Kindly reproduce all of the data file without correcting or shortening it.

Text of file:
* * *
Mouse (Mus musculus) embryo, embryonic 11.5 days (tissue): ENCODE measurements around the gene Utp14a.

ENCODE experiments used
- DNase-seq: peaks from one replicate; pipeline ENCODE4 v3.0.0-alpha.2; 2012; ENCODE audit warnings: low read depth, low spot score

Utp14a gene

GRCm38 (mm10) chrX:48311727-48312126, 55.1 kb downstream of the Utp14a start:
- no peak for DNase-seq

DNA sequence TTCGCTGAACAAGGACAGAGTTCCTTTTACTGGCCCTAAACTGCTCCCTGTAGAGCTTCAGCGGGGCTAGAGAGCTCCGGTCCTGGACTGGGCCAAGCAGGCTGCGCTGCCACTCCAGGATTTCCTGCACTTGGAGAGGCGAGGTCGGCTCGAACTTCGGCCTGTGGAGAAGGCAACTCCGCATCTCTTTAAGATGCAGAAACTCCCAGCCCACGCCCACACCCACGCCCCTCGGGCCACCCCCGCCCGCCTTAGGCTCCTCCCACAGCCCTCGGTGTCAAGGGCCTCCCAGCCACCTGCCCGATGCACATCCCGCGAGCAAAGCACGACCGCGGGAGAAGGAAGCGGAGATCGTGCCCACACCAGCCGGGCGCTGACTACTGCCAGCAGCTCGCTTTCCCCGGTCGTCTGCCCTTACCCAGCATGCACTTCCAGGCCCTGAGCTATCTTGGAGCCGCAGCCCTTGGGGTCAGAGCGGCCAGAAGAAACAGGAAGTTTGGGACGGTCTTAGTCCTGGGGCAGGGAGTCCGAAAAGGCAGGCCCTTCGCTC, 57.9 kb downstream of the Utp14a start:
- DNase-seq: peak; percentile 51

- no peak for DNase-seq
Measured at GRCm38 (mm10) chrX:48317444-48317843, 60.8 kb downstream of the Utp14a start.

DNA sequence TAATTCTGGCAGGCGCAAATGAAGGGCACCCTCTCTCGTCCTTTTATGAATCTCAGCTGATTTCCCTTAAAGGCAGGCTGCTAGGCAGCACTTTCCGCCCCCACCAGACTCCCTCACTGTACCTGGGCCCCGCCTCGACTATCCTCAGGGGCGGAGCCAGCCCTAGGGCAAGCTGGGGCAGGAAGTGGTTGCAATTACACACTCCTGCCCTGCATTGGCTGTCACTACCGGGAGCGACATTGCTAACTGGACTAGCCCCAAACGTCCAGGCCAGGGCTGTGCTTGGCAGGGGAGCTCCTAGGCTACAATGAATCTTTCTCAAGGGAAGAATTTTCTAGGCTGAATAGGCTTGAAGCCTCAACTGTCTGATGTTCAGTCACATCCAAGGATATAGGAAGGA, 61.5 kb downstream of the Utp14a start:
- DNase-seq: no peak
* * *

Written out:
Mouse (Mus musculus) embryo, embryonic 11.5 days (tissue): ENCODE measurements around the gene Utp14a.

ENCODE experiments used
- DNase-seq: peaks from one replicate; pipeline ENCODE4 v3.0.0-alpha.2; 2012; ENCODE audit warnings: low read depth, low spot score

Utp14a gene

GRCm38 (mm10) chrX:48311727-48312126, 55.1 kb downstream of the Utp14a start:
- no peak for DNase-seq

DNA sequence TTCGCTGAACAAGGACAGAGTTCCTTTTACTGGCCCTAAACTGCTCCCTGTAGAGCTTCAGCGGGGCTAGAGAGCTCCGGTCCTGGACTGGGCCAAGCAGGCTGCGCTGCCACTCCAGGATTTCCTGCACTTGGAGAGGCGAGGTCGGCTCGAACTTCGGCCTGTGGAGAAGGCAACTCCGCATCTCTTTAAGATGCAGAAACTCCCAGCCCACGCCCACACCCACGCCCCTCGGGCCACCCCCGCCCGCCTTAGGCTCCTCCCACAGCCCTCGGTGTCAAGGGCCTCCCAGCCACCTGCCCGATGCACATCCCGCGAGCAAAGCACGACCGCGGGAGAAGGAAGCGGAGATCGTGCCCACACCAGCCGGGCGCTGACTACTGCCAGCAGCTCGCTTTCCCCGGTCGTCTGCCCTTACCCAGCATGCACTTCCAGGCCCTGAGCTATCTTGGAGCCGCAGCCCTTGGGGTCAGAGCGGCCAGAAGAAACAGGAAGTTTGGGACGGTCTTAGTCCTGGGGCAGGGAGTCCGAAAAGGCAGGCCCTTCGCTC, 57.9 kb downstream of the Utp14a start:
- DNase-seq: peak; percentile 51

- no peak for DNase-seq
Measured at GRCm38 (mm10) chrX:48317444-48317843, 60.8 kb downstream of the Utp14a start.

DNA sequence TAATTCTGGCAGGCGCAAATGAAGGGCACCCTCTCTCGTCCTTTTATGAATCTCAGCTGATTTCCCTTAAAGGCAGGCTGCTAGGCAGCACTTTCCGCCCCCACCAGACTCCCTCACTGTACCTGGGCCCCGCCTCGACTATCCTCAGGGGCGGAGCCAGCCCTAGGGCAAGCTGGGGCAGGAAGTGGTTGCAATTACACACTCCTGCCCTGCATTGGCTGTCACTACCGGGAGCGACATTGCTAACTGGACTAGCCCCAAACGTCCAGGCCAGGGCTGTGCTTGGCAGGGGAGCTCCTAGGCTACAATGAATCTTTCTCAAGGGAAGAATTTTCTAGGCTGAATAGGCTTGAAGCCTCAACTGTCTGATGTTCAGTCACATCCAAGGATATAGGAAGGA, 61.5 kb downstream of the Utp14a start:
- DNase-seq: no peak